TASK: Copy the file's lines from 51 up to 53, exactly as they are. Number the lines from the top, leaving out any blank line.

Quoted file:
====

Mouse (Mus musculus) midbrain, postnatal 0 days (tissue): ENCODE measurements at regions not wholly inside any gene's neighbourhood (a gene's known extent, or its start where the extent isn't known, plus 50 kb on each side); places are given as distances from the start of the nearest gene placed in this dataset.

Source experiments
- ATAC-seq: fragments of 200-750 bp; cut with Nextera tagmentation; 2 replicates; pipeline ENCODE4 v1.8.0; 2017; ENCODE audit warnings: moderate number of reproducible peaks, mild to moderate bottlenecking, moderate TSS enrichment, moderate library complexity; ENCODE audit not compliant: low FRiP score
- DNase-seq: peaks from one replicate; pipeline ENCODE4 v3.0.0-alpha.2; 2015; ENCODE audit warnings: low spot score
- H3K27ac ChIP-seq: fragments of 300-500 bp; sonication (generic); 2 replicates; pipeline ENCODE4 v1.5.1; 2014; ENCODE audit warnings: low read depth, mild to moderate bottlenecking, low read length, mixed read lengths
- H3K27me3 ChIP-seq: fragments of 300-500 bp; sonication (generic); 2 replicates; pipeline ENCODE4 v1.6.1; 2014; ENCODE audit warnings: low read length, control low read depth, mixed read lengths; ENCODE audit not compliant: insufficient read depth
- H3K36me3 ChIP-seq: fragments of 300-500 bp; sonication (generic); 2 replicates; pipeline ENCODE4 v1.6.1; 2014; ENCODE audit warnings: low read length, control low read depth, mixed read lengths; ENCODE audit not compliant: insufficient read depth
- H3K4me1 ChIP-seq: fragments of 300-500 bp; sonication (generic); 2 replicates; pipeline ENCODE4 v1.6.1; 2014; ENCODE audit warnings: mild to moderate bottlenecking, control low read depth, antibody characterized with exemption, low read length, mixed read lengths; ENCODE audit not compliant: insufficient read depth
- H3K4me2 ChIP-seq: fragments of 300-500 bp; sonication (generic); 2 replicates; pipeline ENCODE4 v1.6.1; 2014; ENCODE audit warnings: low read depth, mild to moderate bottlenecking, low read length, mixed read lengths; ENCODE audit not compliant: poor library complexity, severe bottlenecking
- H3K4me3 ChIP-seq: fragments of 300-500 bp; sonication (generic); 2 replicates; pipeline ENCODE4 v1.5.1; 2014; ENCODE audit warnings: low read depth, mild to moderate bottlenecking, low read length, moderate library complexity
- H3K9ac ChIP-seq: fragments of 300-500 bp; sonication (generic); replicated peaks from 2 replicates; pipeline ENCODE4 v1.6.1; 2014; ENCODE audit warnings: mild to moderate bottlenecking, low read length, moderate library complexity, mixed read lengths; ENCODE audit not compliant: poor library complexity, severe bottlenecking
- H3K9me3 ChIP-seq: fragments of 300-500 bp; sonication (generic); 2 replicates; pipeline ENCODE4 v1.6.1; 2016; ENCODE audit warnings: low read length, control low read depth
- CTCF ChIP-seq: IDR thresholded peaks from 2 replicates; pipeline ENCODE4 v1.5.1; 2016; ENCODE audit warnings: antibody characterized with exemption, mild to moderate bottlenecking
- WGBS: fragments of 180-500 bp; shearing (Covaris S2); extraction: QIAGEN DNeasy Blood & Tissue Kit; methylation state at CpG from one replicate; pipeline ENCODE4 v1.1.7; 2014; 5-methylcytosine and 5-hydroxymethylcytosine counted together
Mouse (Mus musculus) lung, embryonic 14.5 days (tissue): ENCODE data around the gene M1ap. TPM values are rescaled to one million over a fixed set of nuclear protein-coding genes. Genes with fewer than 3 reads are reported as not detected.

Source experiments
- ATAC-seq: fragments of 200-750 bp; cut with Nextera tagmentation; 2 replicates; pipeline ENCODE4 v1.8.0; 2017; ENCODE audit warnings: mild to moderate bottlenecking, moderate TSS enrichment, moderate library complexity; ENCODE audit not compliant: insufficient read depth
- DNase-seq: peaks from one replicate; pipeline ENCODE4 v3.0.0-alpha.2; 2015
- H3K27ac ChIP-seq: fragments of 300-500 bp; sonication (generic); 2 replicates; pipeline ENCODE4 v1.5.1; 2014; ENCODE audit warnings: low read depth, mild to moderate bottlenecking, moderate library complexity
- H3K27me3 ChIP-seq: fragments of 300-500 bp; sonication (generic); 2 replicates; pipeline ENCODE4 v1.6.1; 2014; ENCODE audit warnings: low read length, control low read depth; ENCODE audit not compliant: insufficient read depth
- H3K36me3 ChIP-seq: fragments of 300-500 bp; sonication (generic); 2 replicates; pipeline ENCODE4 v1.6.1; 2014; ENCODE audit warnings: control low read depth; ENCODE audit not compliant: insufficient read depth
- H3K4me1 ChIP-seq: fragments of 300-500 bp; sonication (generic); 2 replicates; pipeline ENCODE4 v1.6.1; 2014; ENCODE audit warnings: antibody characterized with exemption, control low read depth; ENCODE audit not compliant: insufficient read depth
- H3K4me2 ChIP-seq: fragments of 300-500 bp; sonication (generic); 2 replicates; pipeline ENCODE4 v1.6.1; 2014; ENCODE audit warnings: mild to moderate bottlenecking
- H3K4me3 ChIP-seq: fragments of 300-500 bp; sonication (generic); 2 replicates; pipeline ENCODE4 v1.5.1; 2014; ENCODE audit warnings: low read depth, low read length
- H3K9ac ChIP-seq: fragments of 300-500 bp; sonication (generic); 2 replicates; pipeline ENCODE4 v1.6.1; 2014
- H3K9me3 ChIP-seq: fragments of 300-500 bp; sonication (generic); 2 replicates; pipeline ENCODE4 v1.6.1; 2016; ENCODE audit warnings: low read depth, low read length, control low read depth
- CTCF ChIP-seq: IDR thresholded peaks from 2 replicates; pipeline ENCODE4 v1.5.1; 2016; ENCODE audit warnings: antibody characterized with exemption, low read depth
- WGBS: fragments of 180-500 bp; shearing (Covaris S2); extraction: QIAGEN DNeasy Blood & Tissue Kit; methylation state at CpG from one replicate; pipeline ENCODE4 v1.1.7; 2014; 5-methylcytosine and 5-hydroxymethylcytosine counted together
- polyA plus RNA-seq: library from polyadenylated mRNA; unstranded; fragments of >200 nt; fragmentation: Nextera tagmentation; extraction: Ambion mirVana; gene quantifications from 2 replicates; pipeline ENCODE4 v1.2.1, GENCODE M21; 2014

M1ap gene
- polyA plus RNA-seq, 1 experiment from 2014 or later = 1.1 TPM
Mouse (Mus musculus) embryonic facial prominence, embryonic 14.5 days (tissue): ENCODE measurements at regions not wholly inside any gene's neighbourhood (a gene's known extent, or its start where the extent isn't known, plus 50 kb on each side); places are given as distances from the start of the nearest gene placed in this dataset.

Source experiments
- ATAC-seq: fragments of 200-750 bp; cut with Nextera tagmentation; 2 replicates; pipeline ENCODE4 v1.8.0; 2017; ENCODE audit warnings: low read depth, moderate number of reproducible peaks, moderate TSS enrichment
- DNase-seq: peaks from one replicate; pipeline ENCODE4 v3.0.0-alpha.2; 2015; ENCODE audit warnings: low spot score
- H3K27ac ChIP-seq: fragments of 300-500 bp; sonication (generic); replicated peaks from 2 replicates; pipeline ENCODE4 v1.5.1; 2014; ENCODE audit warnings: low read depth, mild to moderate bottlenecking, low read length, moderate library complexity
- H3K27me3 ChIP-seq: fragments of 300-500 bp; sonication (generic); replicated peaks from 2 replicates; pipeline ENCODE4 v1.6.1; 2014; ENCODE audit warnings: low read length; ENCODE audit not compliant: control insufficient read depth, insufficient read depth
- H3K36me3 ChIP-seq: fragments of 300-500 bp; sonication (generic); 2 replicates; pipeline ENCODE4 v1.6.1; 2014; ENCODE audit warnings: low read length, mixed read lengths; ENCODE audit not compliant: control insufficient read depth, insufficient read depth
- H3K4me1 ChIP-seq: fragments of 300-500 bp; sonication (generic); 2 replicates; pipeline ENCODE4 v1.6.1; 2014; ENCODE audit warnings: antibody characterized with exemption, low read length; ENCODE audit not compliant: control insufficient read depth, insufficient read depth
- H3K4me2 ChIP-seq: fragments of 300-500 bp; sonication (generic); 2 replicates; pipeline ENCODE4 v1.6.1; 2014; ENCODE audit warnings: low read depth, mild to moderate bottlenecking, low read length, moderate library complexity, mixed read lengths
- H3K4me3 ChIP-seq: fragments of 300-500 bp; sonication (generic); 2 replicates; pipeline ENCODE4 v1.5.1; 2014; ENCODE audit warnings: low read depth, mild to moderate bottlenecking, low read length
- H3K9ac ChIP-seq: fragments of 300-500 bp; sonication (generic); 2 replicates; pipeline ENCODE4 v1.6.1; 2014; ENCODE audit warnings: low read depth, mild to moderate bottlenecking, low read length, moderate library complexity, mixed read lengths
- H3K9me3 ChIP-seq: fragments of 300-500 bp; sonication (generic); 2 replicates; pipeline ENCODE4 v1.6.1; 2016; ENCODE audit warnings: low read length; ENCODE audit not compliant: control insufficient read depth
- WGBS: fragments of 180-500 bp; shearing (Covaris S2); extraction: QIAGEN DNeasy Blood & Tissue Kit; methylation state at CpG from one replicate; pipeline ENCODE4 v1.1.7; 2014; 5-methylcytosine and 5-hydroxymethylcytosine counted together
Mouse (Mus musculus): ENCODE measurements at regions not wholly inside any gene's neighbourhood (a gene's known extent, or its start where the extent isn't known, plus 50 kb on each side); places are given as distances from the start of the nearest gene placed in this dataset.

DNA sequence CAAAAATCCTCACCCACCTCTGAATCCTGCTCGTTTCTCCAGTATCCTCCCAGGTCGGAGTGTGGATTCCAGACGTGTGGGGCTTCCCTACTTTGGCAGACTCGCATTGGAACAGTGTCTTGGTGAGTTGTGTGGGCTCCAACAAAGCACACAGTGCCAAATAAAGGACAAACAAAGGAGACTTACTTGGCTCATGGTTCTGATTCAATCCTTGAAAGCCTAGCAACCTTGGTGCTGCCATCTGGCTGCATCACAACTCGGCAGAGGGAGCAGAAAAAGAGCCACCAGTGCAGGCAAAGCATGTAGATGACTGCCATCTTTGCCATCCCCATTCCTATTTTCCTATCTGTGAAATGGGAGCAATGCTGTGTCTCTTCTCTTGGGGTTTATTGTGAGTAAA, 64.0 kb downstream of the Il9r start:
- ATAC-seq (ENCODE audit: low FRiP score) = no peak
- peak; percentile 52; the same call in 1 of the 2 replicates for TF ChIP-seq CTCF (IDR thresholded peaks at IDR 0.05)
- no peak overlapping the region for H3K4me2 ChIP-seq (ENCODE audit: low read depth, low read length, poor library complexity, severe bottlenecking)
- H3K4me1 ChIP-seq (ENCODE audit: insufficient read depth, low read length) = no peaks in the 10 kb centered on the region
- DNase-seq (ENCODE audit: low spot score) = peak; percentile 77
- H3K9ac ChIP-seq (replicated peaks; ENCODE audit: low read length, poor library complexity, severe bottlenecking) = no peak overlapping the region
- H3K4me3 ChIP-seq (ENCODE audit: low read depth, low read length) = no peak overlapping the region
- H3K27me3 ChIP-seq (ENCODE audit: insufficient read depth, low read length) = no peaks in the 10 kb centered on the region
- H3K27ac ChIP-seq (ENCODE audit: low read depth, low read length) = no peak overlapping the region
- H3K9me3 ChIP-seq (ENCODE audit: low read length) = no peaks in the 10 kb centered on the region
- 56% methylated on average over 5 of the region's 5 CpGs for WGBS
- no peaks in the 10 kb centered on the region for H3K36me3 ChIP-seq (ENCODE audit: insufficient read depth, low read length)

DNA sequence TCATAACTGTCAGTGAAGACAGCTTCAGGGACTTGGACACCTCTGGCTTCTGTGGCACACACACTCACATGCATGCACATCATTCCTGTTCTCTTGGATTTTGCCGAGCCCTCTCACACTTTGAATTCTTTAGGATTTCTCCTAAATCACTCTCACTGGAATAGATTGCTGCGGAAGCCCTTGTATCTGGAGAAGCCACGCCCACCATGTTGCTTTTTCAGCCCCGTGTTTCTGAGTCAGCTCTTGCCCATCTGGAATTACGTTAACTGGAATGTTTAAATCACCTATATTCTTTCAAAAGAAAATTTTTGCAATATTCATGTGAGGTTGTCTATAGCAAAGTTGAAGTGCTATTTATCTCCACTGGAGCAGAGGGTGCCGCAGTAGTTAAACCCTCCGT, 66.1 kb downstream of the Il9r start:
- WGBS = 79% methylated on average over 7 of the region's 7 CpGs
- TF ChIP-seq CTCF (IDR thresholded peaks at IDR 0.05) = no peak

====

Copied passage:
- DNase-seq (ENCODE audit: low spot score) = peak; percentile 77
- H3K9ac ChIP-seq (replicated peaks; ENCODE audit: low read length, poor library complexity, severe bottlenecking) = no peak overlapping the region
- H3K4me3 ChIP-seq (ENCODE audit: low read depth, low read length) = no peak overlapping the region